The Church Of The Holy Trinity.

Durrow Co. Laois.

In 1823 Daniel O’Connell formed the Catholic Association, and started his campaign for Catholic emancipation.  His efforts, bolstered by British public opinion, finally led to the passing  of the Roman Catholic Relief Act of 1829, by the Duke of Wellington and Sir Robert Peel.

With the dismantling of the Penal Laws, imposed by British rule, Catholics were now free to worship openly. In 1833 plans were underway in Durrow for the construction of a Roman Catholic Church for the town. Lord Ashbrook, of Castle Durrow, donated the site on which the church stands, and also contributed the railings.

After three years of fund raising, construction on the building began in 1836. It took a further three years before the building was completed, and Mass was celebrated in the Church of the Holy Trinity, for the first time, on March 31st, 1839. It was Easter Sunday.

From 1870 – 1880 the church seats were crafted by Richard McCormack and his sons Michael and Joseph, who had a joinery which was situated behind what is today, Dec’s Bar, on Chapel Street.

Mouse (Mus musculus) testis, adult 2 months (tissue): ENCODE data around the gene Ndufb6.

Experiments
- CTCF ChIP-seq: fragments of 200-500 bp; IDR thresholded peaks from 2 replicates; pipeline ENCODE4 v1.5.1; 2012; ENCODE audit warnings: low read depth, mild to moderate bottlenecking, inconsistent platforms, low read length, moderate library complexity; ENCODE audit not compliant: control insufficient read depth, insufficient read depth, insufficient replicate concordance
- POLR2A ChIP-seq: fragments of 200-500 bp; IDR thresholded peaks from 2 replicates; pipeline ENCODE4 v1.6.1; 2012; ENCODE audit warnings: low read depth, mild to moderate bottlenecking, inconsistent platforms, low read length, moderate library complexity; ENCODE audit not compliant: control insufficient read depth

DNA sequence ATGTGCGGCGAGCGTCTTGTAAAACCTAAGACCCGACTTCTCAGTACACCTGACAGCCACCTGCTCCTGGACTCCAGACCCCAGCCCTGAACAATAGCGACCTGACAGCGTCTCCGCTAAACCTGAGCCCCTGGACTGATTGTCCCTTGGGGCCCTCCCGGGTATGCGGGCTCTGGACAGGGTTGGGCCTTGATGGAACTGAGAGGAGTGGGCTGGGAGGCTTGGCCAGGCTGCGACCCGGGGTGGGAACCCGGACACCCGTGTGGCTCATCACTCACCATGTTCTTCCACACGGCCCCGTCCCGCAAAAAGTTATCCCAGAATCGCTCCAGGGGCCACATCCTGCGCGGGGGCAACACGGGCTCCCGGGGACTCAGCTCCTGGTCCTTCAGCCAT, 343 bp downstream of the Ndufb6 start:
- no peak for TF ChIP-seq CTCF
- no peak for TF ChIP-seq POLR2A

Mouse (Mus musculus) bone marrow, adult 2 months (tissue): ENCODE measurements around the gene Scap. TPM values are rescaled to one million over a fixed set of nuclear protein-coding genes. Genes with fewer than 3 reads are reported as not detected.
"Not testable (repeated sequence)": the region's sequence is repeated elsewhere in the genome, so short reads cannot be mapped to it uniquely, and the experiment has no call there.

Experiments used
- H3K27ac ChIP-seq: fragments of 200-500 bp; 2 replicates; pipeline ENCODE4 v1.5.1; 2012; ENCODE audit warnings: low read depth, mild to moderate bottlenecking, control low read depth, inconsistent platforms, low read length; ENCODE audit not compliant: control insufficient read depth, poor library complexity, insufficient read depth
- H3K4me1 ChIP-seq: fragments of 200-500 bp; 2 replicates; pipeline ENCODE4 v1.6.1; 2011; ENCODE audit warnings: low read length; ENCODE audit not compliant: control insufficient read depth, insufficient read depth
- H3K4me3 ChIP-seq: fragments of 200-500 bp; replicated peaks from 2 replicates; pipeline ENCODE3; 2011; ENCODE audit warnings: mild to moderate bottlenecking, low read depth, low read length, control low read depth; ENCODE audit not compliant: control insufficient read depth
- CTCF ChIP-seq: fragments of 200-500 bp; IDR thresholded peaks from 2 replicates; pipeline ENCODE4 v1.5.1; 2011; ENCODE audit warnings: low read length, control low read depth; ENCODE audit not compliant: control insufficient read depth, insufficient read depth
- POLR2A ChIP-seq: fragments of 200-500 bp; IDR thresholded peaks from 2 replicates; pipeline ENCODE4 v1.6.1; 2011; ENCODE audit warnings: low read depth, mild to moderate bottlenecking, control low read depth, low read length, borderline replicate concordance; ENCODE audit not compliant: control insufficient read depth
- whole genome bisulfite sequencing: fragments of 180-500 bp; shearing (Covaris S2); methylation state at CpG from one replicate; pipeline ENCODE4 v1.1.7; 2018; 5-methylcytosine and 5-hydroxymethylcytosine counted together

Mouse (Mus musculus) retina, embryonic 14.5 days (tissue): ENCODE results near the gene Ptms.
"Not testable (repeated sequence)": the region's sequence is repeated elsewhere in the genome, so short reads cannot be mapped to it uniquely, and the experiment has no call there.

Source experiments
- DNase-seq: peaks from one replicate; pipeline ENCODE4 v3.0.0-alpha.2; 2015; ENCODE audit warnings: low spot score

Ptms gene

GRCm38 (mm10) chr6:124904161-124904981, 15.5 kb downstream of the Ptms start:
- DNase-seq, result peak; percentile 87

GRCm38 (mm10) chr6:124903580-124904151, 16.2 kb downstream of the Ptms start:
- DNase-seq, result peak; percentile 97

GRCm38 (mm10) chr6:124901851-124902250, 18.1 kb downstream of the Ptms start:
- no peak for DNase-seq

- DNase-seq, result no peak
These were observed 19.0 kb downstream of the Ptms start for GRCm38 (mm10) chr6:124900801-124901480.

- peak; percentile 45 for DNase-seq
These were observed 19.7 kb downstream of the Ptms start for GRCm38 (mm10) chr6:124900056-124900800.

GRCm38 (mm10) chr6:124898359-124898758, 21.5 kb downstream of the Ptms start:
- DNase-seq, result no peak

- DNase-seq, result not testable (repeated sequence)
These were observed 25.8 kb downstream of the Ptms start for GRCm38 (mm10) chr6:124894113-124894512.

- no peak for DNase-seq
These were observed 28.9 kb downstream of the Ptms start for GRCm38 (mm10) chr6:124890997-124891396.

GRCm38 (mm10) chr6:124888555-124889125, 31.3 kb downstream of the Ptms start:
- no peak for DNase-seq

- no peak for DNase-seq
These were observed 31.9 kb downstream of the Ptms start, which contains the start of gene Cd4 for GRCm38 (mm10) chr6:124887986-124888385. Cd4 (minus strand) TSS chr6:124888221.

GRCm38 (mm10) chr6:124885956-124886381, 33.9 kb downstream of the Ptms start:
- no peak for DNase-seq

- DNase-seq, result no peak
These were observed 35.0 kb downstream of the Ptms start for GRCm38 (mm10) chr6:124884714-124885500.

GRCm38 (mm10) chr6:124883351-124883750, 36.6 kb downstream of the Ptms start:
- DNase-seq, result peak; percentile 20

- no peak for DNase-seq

The four spires on the church were erected in 1904, bringing it’s total height to 88 feet. Tragically on Monday, 20th June, 1904, a stone mason, Edward O’Brien, who was 40 years old, and from Kilkenny city, was killed when he fell from scaffolding, whilst working on the spires.

Charles Wall, a labourer, who was with the deceased that day, recounted that Edward O’Brien was working above him, pointing the wall. At around 11:30 a.m. he heard what he described as a “tussle”, and a man by the name of John Haslam, who was working inside the belfry, shouted “Brien, Brien, what is wrong with you?” Wall said, he then looked around and saw O’Brien plummet between the scaffolding and the building. His next sighting of the man was when he was on the ground, some 80 feet below.
He was attended a short time later, by Dr. D.J. O’Brien, who pronounced him dead, citing shock and a fracture to his skull as the cause.
Haslam told how he had seen him fall and hit the roof, before crashing to the ground. It was noted that the deceased was perfectly sober at the time of the accident, and no fault was found with the safety of the scaffolding, which was properly guarded.

Edward O’Brien was buried in St. John’s Cemetery, Kilkenny.

SourceAn Historical and Social Diary of Durrow County Laois 1708 – 1992, by Edward O’Brien.

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